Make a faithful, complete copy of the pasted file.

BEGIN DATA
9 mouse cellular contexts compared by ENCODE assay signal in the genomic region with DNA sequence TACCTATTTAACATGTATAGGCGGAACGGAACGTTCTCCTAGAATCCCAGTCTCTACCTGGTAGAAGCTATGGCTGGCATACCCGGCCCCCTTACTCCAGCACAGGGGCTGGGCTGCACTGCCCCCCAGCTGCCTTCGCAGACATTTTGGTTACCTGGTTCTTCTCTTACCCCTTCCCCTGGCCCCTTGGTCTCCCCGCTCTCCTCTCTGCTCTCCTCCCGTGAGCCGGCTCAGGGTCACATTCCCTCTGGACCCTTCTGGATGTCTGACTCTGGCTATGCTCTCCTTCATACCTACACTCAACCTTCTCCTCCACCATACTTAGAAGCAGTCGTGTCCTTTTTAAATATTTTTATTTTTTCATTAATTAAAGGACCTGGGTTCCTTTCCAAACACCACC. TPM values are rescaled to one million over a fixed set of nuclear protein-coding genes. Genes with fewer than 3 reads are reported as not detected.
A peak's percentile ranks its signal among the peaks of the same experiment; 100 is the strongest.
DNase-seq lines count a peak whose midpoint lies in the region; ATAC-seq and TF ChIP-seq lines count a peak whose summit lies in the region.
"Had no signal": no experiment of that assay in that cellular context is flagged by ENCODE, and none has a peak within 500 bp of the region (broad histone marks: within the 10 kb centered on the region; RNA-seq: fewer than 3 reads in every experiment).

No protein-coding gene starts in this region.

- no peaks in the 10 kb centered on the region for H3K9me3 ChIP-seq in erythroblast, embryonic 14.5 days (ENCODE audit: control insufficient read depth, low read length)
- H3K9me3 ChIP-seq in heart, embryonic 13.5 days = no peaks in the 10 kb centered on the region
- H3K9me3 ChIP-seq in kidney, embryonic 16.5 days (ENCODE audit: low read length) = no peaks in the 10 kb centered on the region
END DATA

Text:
9 mouse cellular contexts compared by ENCODE assay signal in the genomic region with DNA sequence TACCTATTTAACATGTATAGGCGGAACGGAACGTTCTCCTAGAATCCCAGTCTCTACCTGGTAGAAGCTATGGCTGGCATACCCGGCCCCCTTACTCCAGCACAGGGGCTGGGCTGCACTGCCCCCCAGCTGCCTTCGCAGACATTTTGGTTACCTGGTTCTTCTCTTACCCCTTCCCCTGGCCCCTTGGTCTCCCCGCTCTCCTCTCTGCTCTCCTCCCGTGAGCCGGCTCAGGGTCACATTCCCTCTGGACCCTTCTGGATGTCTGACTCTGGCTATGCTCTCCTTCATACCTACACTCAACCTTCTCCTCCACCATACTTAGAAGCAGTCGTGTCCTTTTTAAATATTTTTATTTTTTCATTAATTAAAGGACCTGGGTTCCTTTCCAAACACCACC. TPM values are rescaled to one million over a fixed set of nuclear protein-coding genes. Genes with fewer than 3 reads are reported as not detected.
A peak's percentile ranks its signal among the peaks of the same experiment; 100 is the strongest.
DNase-seq lines count a peak whose midpoint lies in the region; ATAC-seq and TF ChIP-seq lines count a peak whose summit lies in the region.
"Had no signal": no experiment of that assay in that cellular context is flagged by ENCODE, and none has a peak within 500 bp of the region (broad histone marks: within the 10 kb centered on the region; RNA-seq: fewer than 3 reads in every experiment).

No protein-coding gene starts in this region.

- no peaks in the 10 kb centered on the region for H3K9me3 ChIP-seq in erythroblast, embryonic 14.5 days (ENCODE audit: control insufficient read depth, low read length)
- H3K9me3 ChIP-seq in heart, embryonic 13.5 days = no peaks in the 10 kb centered on the region
- H3K9me3 ChIP-seq in kidney, embryonic 16.5 days (ENCODE audit: low read length) = no peaks in the 10 kb centered on the region